Since your divorce, you have been working hard, focusing on your career while guiding your children through school. Things have been tough, but you have been happy. In fact, your company just recognized your effort and wants to promote you. There is just one catch — this new opportunity requires you to move out of Kentucky with the kids.
For single parents, Kentucky law does not limit where or when you move. If your children’s co-parent is still in the picture, though, the state courts might weigh in. Understanding how a court makes its ruling will help parents make their case and do what is best for the family.
The court looks out for the best interests of the children
Even if you have “residential custody” over the children, you must inform their co-parent about your intent to move. If the co-parent agrees, the court does not have to get involved and you are free to work out arrangements between yourselves. If the co-parent disagrees, Kentucky courts may decide the issue.
Never move away without notifying the co-parent or the courts. A judge can order your return and penalize you for your actions. Depending on the circumstances and your willingness to communicate, the courts might charge you with parental kidnapping.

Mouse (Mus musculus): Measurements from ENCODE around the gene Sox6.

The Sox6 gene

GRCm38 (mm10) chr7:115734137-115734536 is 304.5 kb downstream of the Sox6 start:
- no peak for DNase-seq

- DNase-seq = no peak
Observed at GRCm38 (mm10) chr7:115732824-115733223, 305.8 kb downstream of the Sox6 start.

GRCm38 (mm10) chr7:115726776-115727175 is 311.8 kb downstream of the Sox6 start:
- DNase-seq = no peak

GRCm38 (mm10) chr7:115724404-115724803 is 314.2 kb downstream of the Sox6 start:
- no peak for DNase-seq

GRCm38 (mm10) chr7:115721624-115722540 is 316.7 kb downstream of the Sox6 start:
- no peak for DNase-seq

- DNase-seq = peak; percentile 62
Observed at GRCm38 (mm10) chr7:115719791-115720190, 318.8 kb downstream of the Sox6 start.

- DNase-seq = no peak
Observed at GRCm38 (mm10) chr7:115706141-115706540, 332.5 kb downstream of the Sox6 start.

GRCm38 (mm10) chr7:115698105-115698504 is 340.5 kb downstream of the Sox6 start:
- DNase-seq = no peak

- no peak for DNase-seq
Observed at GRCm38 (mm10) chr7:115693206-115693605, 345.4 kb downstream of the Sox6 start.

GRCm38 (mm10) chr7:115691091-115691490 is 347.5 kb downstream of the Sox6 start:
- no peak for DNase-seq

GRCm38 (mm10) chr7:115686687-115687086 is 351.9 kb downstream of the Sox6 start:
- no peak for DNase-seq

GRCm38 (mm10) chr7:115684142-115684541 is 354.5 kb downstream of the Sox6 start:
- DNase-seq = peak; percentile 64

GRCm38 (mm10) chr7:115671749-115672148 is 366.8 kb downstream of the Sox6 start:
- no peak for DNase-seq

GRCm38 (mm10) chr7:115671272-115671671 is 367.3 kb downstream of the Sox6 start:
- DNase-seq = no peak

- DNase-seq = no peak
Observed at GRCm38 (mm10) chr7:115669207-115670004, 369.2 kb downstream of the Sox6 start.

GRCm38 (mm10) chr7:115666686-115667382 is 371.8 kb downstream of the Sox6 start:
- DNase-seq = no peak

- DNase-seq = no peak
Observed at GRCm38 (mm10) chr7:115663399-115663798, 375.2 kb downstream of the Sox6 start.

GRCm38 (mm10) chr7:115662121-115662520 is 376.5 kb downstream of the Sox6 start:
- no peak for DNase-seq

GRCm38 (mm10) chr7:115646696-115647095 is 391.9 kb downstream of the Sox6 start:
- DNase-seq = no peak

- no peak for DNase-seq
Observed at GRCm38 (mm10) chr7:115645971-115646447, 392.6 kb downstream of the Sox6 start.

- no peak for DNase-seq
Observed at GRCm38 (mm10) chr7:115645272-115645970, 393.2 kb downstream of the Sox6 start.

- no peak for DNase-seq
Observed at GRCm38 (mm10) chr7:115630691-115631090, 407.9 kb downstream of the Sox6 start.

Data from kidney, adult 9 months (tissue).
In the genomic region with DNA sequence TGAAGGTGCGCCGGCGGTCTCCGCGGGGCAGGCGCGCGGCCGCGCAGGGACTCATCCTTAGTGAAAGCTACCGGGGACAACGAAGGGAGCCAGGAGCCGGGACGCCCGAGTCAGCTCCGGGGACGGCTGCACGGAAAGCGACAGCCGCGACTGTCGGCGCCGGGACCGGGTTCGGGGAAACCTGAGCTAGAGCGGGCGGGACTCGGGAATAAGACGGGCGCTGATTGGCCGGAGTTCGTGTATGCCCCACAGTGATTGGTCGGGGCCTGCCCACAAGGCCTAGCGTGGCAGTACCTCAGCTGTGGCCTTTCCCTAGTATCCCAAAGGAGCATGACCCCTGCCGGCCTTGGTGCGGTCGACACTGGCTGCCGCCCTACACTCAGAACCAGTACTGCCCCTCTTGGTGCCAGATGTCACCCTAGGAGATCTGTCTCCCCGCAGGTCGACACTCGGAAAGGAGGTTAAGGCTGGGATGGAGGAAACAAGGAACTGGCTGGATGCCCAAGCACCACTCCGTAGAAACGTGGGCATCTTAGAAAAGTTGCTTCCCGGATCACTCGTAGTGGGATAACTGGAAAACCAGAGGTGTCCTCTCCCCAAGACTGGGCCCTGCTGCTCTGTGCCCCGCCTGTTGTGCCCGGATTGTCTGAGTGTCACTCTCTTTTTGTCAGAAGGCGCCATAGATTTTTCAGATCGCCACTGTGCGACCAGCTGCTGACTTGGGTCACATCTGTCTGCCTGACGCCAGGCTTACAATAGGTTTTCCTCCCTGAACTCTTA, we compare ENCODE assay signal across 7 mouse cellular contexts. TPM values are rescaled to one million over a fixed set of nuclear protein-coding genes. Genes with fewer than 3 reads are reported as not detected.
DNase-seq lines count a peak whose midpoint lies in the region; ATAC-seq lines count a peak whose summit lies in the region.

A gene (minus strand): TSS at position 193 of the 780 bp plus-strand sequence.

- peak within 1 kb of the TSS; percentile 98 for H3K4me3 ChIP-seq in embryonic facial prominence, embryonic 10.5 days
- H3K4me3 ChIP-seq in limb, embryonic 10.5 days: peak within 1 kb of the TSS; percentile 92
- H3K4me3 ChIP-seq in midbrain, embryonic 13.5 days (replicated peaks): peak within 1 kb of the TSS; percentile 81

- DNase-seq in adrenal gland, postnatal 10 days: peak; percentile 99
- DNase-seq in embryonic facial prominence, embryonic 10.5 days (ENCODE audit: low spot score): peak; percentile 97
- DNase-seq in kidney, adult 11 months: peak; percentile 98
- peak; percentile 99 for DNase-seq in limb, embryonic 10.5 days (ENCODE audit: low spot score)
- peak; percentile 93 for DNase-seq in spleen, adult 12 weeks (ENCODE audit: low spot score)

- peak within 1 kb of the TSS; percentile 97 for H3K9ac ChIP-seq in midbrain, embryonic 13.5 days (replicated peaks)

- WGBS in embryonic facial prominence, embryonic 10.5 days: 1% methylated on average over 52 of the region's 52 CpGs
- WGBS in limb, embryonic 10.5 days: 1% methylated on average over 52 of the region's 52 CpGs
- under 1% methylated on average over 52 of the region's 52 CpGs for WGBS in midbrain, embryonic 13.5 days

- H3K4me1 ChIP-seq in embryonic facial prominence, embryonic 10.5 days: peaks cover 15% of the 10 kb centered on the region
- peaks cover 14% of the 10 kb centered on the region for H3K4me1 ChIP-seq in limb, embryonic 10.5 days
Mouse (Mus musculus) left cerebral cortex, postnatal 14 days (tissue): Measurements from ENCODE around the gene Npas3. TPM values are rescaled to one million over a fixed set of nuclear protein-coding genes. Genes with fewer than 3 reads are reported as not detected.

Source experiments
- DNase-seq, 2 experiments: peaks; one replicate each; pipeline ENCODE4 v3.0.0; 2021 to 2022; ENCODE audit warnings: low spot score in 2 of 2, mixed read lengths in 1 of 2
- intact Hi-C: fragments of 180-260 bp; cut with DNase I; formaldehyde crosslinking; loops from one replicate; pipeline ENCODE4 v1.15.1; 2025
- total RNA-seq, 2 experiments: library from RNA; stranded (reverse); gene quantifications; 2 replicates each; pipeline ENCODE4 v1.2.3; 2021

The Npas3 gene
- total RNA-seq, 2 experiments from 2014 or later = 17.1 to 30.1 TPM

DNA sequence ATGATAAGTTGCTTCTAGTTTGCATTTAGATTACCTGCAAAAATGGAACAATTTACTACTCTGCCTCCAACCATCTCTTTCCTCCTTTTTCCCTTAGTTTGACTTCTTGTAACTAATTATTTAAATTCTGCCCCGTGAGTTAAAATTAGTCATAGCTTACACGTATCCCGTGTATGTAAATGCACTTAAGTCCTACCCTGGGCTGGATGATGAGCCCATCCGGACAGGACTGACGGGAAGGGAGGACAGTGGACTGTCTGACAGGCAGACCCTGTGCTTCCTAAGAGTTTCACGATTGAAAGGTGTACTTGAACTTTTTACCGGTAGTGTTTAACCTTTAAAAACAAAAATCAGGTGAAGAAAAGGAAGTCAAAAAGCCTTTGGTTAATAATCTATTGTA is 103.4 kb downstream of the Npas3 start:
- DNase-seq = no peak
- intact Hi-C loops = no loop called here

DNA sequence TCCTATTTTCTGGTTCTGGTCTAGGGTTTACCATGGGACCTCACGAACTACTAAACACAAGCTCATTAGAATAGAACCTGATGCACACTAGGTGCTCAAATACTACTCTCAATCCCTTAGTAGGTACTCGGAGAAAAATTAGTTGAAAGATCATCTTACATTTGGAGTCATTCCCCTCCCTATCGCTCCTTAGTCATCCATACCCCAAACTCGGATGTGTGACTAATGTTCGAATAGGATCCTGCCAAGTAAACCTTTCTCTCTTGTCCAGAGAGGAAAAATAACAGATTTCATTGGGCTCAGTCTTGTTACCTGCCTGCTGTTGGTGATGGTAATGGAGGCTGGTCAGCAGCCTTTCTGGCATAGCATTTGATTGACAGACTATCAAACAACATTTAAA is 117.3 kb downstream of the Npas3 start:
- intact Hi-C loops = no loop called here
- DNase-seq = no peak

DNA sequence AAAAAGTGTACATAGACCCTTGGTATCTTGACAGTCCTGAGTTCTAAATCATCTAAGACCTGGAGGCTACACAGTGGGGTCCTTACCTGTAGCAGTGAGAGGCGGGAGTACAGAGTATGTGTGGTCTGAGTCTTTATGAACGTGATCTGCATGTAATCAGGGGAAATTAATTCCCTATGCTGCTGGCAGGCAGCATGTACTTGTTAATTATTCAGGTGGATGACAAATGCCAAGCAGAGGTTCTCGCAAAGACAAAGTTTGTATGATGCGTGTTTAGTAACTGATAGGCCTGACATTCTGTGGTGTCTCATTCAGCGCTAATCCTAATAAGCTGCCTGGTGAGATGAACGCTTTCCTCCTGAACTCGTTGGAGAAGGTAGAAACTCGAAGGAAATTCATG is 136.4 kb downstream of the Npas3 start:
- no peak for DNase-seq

If your case ends up in family court, judges always consider what is in the child’s “best interests.” A judge will consider the following factors:
- The child’s wishes, if they are old enough to express them
- Each parent’s wishes
- Relationships between the children and their family members
- How comfortable the children are in their current community
- All involved parties’ mental and physical health
- Evidence of domestic violence or abuse
Additionally, a judge must examine the context of the move. They will consider the distance of the move, reasons for and against, the difficulty the Kentucky-based parent will have maintaining a relationship with their children, and if the harm caused by the move outweighs the advantages.
Each case presents a unique situation
Every contested case of child relocation will require that each spouse speak truthfully about very personal subjects. Most parents will secure help from a local lawyer to build their case and fight for their parental rights.